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If on a winter's night a traveler

If on a winter's night a traveler


by Italo Calvino

Analysis: Writing Style

Sometimes Crisp and Clear, Sometimes Ridiculously Long-Winded

You know you're going to get some crazy language in a book that's all about experimentation. And sure enough, Calvino seems to enjoy showing off his writing agility, moving from short, punchy passages to really long philosophical meanderings on a whim. Overall, he leans a little bit more toward longish sentences, although his educated and playful tone keeps them charming—we promise.

Calvino can be almost journalistic in his simplicity:

So here you are now, ready to attack the first lines of the first page. You prepare to recognize the unmistakable tone of the author. No. You don't recognize it at all. But now that you think about it, who ever said this author had an unmistakable tone? (1.21)

But just as often as you find passages like this, you'll also find ones like this [WARNING: what you are about to read is all a single sentence]:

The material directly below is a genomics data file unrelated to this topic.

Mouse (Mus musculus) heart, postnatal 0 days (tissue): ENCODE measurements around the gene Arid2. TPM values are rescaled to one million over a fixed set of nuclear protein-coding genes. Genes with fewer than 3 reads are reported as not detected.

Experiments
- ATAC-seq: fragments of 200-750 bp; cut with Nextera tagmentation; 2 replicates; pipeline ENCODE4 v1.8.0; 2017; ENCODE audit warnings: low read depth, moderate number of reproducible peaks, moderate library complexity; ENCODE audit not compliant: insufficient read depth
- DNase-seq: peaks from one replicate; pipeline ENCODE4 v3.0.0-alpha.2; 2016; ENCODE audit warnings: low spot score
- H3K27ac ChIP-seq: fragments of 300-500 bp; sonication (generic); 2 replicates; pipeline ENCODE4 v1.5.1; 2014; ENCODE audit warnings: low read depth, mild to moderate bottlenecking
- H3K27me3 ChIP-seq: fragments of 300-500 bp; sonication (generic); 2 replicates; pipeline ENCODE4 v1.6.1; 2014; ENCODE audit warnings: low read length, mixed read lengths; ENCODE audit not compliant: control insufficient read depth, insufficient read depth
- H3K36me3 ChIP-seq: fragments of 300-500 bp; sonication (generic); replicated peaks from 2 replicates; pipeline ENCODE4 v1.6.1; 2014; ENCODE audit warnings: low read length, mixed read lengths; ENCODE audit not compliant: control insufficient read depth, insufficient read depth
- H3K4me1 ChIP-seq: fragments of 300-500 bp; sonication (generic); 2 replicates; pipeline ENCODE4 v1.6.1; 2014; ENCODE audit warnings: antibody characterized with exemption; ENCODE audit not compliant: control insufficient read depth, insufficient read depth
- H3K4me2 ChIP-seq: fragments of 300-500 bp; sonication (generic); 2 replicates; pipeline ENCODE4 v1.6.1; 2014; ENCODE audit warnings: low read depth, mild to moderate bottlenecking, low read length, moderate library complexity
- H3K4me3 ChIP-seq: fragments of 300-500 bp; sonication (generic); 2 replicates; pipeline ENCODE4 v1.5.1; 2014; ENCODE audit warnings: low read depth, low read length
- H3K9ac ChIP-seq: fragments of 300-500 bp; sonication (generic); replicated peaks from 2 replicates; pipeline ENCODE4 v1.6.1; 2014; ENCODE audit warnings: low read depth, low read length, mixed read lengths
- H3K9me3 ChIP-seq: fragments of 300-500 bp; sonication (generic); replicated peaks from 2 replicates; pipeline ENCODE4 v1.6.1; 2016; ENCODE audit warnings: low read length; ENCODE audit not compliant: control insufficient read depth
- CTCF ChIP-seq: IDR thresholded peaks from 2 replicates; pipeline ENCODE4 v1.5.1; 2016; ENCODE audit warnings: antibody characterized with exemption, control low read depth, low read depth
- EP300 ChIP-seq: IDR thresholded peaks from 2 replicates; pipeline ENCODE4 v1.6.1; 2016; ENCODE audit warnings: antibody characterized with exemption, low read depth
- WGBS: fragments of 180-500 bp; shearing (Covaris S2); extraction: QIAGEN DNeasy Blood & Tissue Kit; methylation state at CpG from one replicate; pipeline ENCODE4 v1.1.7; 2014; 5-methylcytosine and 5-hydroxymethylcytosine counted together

Little by little you will manage to understand something more about the origins of the translator's machinations: the secret spring that set them in motion was his jealousy of the invisible rival who came constantly between him and Ludmilla, the silent voice that speaks to her through books, this ghost with a thousand faces and faceless, all the more elusive since for Ludmilla authors are never incarnated in individuals of flesh and blood, they exist for her only in published pages, the living and the dead both are there always ready to communicate with her, to amaze her, and Ludmilla is always ready to follow them, in the fickle, carefree relations one can have with incorporeal persons. (13.113)

By varying his sentences so drastically, Calvino is essentially teasing you along his narrative like a fisherman teases a hooked bass. He'll cut you some slack and give you a few paragraphs of easy reading; then he'll jerk the line as hard as he can and bombarding you with long, conceptual sentences that never seem to end.

Let's just hope he doesn't go too far and snap the line, making you chuck his book into a fireplace.

P.S. Don't forget, this book was written in Italian, so in order to really grasp the original style, you're going to have to andare a Roma and brush up on your skills.

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